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The Journey of Isle

Clarion Review

An otherworldly sailor named Isle survives a shipwreck and ends up on the shore of a lake on Earth in The Journeys of Isle. He doesn’t remember where he comes from or why he was in a crash. He tries to piece together clues about where he is, where he has come from and what his purpose is, but the Earthlings around him are hostile and offer little help.

Isle crash-lands on the outskirts of a rural American town, where his efforts to return to where he belongs are naturally met with incredulity. While some characters, such as the town prostitute and her grandmother, shelter Isle, offering him safety and friendly advice, the law enforcement does not believe a word of Isle’s protestations. Indeed, the police think that Isle is responsible for a series of recent arsons. Isle, on the other hand, believes that the arsonist may hold clues about how to get back to his home world. With the help of his unlikely companions, his intermittently functioning memory, and a strange type of water-associated magic, Isle tries to elude law enforcement and get back to where he belongs.

In its favor, The Journeys of Isle has a rather charming hero. Smart enough not to spend all his time gazing in wonder at a foreign planet, Isle briskly gets down to the business of his quest, disarming and incapacitating police officers with skill accompanied by wisecracks.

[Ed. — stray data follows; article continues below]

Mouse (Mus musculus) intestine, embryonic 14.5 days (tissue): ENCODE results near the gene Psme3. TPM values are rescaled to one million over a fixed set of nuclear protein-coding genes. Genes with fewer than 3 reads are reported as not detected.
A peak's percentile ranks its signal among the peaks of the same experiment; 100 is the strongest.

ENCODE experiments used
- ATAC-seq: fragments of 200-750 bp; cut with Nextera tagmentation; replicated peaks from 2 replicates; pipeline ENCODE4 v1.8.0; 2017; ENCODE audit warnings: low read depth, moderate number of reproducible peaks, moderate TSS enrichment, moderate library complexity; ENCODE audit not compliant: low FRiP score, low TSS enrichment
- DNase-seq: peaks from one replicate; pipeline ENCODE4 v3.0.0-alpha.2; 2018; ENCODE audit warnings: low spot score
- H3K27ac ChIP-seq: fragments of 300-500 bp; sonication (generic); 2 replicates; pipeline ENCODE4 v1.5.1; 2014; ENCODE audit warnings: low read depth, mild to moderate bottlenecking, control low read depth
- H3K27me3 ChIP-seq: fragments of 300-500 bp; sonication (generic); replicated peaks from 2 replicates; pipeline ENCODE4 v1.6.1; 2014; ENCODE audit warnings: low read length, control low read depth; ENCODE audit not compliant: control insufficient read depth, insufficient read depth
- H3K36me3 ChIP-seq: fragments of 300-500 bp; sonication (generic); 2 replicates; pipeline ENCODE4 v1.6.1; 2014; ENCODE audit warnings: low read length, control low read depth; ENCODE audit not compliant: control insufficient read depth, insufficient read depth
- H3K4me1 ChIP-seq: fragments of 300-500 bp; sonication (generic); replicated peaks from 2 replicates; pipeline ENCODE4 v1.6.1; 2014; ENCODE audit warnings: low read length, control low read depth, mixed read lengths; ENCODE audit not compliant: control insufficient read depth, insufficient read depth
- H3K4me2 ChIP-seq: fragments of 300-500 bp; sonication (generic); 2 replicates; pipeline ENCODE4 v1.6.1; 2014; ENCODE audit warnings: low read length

Unfortunately, Isle’s snarkiness keeps the story lightweight, rather than dramatic. Because the story is told from the viewpoint of a constantly joking character, nothing serious seems to be at stake here, which makes it difficult for readers to care what happens to the protagonist.

The Journeys of Isle is riddled with punctuation and capitalization errors and, more seriously, poor pacing. During the first half of the novel, Isle spends most of his time associating with the local color and, with the exception of a quick scene with a nutty pursuer and another with a magical note from another world, does not dwell much on the circumstances that led him to his present situation. While Isle’s man-on-the-run adventures are somewhat amusing, due to his dry temperament, they drag on for too long and diminish interest in the main query of the story: How will Isle get home?

Even for a fantasy, The Journeys of Isle strains the suspension of disbelief. How does Isle, from another planet, communicate with Earthlings so fluently? How come everyone, including Isle, speaks mutually intelligible colloquial English? If Isle has no culture shock upon coming to Earth and seems to have an innate familiarity with current American culture, why was the character even made an extraterrestrial in the first place? These questions are inadequately addressed.

The Journeys of Isle would benefit from much tighter pacing, a reduction in meet-the-Earthlings adventures, and a careful proofreading.

Elizabeth A. Allen